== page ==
Arkansas is one of four states that received federal approval to impose a work requirement on some of its Medicaid enrollees, and in June it became the first -- and so far the only -- state to implement one.

The requirement is being phased in this year for participants ages 30-49 and next year for those ages 19-29. When fully implemented, the requirement is expected to apply to more than half of the people on Arkansas Works, as the expanded part of the state's Medicaid program is called.

To meet the requirement, enrollees must spend 80 hours a month on work or other approved activities unless they qualify for an exemption. Those who fail to comply for three months during a year are moved off the program and barred from re-enrolling for the rest of the year.

Terminations as a result of the work requirement were one reason Arkansas Works enrollment from Aug. 1 to Sept. 1 fell by more than 6,700 people to 258,519, according to figures released Wednesday.

Those who lost coverage Sept. 1 were among the first 26,000 enrollees who became subject to the work requirement on June 1.

Enrollees who failed to meet the requirement in June, July and August lost their coverage Sept. 1. They could then have their coverage restored if they reported their hours or exemptions for August by Sept. 5, but that deadline was extended to Oct. 5 for those who had problems accessing the website,, because of a computer problem that affected several state agencies.

Although the exact number of enrollees who lost coverage Sept. 1 wasn't available Wednesday, the department indicated last week that it was at least 4,574.

That was how many people had lost coverage and still had not reported hours or an exemption for August as of Sept. 3.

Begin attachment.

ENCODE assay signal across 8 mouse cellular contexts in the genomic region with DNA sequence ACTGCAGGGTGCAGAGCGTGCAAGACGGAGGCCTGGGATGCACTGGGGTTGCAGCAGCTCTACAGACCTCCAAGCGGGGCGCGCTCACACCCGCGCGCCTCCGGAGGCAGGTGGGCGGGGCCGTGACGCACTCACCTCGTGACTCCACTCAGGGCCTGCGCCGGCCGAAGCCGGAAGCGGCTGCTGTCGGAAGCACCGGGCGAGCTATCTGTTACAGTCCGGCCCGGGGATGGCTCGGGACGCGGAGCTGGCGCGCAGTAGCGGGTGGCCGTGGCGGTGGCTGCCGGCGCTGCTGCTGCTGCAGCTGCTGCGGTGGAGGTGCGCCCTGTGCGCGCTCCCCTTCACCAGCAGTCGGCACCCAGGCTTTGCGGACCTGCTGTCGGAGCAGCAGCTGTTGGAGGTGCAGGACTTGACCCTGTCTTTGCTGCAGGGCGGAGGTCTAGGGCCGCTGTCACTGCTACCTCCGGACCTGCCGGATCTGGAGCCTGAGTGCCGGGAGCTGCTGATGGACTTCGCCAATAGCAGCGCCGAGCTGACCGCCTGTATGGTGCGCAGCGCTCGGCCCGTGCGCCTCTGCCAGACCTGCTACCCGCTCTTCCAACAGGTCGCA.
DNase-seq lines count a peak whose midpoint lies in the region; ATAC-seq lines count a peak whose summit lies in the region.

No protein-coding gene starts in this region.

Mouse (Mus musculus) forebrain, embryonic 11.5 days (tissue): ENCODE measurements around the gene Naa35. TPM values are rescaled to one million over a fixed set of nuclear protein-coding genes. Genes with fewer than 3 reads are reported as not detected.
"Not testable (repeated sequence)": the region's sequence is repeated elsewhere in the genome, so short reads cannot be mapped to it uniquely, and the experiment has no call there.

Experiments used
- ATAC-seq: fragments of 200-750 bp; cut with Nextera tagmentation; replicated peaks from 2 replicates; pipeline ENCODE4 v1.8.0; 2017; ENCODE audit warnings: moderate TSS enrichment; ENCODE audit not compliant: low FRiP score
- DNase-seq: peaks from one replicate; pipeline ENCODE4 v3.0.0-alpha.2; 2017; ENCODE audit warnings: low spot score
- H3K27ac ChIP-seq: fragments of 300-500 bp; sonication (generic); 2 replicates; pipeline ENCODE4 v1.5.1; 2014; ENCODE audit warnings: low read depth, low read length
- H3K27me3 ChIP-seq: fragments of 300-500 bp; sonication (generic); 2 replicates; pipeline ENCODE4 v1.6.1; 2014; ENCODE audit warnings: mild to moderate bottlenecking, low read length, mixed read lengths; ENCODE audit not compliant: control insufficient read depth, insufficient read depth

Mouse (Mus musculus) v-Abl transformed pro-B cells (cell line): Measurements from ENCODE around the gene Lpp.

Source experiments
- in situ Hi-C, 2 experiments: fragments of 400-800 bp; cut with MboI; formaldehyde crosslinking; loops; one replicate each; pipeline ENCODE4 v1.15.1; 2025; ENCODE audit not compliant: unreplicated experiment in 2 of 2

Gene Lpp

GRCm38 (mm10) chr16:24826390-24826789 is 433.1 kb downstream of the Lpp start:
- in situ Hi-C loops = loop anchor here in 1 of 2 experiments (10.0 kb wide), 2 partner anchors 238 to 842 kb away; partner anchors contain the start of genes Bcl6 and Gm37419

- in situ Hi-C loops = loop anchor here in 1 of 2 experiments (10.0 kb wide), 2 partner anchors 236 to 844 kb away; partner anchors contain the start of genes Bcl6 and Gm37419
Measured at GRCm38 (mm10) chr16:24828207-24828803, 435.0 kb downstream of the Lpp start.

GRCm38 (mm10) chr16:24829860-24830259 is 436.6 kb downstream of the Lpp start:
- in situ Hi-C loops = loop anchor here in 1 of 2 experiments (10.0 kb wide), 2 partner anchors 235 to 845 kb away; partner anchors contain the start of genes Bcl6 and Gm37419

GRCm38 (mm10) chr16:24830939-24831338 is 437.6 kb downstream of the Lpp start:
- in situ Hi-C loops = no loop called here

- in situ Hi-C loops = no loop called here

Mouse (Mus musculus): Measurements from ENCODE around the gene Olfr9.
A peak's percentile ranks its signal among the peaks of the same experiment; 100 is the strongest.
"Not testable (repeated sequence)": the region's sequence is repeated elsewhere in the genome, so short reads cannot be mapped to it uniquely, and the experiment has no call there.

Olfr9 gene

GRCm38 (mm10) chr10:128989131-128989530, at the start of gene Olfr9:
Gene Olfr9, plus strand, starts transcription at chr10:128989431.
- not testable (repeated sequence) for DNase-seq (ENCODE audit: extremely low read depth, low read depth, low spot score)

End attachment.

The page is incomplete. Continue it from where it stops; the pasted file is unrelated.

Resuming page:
The figures released Wednesday indicated that 221 people who lost coverage Sept. 1 had their coverage restored as of Sunday.

Of the 60,012 enrollees who were subject to the work requirement in August, 16,357 failed to comply.

Among those in compliance, 40,190 were not required to report their work hours because information in state records indicated that they qualified for an exemption or had incomes high enough that they were likely working the required amount of hours.

Just 3,465 met the requirement by reporting their work hours or an exemption through the website.

Kevin De Liban, an attorney with Jonesboro-based Legal Aid of Arkansas, said many of those who didn't report their hours or an exemption likely did so because of a lack of Internet access or knowledge about the requirement.

He is among the attorneys representing Arkansas Works enrollees in a federal lawsuit in Washington, D.C., that contends the requirement violates the laws governing Medicaid.

"Thousands of people who likely met the work requirement or an exemption are getting kicked off wrongly," he said.